Over the next two days, CARICOM Foreign and Trade Ministers will be discussing a number of issues with the hope of finding possible solutions towards advancing the process of regional integration and encourage free circulation of goods.
The 49th Regular Meeting of the Council for Trade and Economic Development (COTED) opened in Guyana today.
High on the agenda for this meeting, is the request for suspension of Common External Tariffs (CET) for certain products and services, and the implementation of the Caricom Single Market and Economy (CSME).
Speaking at the opening at the Pegasus Hotel, COTED Chair and Dominica’s Foreign Minister Francine Baron encouraged the attendees to bear in mind that they may have to make some compromises in order to push through with some positive developments and long outstanding matters.
The COTED chair relayed that while much progress has been made with regards to the implementation of the CSME, much more needs to be done by member states.
“I trust that our deliberations will see redoubling efforts by member states, to ensure speedy implementation of the outshining actions. As is often the case, a major item on the meeting’s agenda will be consideration of the issue pertaining to trading goods,” she remarked.
This includes policy decisions regarding the trade of animal, animal products, the issue of substitutability of plantation white sugar for refined sugar for manufactured goods produced in the region; and consideration of proposals on the strengthening of the Treaty of Chaguaramas.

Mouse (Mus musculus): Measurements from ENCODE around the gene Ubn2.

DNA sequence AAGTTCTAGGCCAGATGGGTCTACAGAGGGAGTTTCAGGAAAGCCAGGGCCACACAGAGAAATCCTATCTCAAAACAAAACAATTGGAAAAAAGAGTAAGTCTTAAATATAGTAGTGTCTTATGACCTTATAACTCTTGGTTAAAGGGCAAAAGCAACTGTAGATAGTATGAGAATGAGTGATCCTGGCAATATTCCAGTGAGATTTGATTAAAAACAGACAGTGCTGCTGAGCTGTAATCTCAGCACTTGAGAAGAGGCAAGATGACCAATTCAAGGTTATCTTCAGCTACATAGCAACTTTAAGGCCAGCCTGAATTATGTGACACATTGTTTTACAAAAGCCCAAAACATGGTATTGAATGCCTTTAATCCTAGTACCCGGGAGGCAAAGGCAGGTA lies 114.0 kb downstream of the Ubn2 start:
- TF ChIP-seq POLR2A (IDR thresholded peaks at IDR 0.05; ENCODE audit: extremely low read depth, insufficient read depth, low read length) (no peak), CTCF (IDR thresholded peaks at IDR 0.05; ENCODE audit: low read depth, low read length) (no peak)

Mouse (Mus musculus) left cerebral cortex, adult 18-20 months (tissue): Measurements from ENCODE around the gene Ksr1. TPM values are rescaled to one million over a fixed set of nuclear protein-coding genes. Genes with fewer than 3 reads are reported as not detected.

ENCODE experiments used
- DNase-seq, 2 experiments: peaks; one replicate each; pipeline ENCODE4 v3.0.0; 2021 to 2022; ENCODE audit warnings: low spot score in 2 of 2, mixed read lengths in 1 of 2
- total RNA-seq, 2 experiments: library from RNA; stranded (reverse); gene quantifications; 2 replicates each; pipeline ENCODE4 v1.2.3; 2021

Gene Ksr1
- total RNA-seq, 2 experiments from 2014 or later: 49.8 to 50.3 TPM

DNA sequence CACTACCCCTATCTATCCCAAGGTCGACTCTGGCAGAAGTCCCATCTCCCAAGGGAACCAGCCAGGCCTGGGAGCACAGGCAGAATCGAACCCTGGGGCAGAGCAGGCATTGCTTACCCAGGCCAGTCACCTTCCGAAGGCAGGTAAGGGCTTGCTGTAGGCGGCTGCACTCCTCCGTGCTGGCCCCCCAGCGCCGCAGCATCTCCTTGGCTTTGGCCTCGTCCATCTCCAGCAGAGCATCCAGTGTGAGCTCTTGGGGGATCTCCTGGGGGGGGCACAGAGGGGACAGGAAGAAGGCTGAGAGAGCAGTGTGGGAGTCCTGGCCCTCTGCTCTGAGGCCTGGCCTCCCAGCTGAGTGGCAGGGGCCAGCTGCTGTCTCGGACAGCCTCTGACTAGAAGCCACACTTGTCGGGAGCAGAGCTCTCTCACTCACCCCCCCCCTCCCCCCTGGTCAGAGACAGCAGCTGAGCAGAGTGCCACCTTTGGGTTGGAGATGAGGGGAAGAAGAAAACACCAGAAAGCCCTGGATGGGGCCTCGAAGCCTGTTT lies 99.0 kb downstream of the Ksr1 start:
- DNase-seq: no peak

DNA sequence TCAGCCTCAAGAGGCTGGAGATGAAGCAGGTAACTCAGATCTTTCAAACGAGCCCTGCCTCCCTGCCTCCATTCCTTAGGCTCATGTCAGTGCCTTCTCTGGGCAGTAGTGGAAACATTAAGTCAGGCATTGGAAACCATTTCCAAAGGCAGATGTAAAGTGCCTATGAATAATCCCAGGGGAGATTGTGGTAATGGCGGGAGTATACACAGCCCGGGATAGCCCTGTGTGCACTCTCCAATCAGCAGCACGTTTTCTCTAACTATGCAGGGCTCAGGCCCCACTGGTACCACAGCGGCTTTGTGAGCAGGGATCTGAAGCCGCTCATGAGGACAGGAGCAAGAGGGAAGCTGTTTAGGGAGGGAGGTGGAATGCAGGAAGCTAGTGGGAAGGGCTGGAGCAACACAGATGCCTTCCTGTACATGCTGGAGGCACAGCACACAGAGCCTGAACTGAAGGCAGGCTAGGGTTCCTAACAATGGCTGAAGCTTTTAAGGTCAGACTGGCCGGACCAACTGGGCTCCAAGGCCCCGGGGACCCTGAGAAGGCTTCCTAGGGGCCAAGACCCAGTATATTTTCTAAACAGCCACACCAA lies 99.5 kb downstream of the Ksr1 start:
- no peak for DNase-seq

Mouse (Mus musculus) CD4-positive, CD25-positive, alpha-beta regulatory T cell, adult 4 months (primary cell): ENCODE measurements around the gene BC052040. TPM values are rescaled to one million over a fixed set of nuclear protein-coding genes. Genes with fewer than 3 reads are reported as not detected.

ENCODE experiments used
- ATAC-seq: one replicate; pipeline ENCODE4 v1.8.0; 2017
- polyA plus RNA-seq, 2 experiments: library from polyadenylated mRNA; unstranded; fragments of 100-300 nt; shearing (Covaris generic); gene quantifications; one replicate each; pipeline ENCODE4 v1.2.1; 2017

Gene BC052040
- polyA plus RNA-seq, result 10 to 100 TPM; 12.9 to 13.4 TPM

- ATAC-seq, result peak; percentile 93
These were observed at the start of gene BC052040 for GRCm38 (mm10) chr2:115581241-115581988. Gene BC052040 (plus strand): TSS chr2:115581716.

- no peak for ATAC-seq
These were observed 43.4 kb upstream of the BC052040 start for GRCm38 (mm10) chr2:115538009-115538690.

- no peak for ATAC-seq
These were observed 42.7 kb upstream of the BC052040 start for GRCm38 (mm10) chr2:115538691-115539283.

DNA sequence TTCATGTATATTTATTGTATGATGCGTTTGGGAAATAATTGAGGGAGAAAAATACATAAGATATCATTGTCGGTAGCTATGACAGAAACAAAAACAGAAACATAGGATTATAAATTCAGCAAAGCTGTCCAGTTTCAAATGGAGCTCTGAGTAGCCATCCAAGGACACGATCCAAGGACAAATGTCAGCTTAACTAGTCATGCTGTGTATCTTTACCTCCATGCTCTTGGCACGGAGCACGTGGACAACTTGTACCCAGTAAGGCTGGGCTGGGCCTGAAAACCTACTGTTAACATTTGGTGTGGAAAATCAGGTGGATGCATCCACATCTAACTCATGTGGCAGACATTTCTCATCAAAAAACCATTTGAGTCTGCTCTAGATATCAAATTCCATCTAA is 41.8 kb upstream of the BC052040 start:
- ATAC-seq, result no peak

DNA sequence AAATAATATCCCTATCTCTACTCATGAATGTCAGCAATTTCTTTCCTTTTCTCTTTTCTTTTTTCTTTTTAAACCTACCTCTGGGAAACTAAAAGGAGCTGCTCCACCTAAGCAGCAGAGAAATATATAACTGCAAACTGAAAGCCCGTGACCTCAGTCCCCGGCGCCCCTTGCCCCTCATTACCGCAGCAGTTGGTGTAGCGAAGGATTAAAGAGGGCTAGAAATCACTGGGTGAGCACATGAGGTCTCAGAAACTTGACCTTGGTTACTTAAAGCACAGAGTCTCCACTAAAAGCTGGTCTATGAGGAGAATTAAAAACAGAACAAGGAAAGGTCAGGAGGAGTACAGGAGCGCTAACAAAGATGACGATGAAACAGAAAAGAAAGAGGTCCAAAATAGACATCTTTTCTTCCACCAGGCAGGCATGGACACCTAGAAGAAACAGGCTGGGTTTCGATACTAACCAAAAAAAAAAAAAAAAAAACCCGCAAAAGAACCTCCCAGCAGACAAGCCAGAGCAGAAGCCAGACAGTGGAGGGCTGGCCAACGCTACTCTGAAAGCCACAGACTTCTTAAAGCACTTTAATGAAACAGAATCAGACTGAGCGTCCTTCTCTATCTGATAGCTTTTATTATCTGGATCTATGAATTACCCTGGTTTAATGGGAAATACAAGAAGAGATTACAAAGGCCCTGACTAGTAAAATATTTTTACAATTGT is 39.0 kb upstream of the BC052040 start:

Meanwhile, CARICOM Assistant Secretary-General for Trade and Economic Integration Joseph Cox highlighted that the CET rules are in need of modernization due to the many changes that has taken place in Caricom’s production structures, and global technological and logistical innovations.
The Caricom official noted the institution’s ongoing concern in relation to the nostalgic response to the opportunities that the CET framework presents to the region.
“Between January and October 2019, the CET suspensions recorded stands at US$148.5M. The top six products for which suspensions have occurred during the period July to October 2019 alone are refined sugar 14,710 metric tonnes, ham, oil, soya bean oil and coconut oil etc. These represent opportunities for our private sector and I urge our producers to avail themselves of same, bearing in mind that the need is just not the quantity demanded but to honor the specifications of that requirement.”
Speaking at the sidelines of the opening event, Director General of the Foreign Affairs Ministry Carl Greenidge noted that while a whole host of issues will be discussed, specific focus will be placed on the implementation of the CMSE, especially in relation to trade.
He said, “This is part of the consolidation dealing with the operational things, not the general principles, but day-to-day things, where they would say…products, access, and the arrangements between countries to ensure certain commitments are made.”
Guyana has made a request for the suspension to increase the CET to 40 percent on pine woods and pine woods products. This is aimed at further stimulating the local forest industry.
The Council is meeting as the region grapples with the current uncertainty in international trade, the undervaluing of the special circumstances of small states and challenges associated with climate change.
(by Samuel Sukhnandan)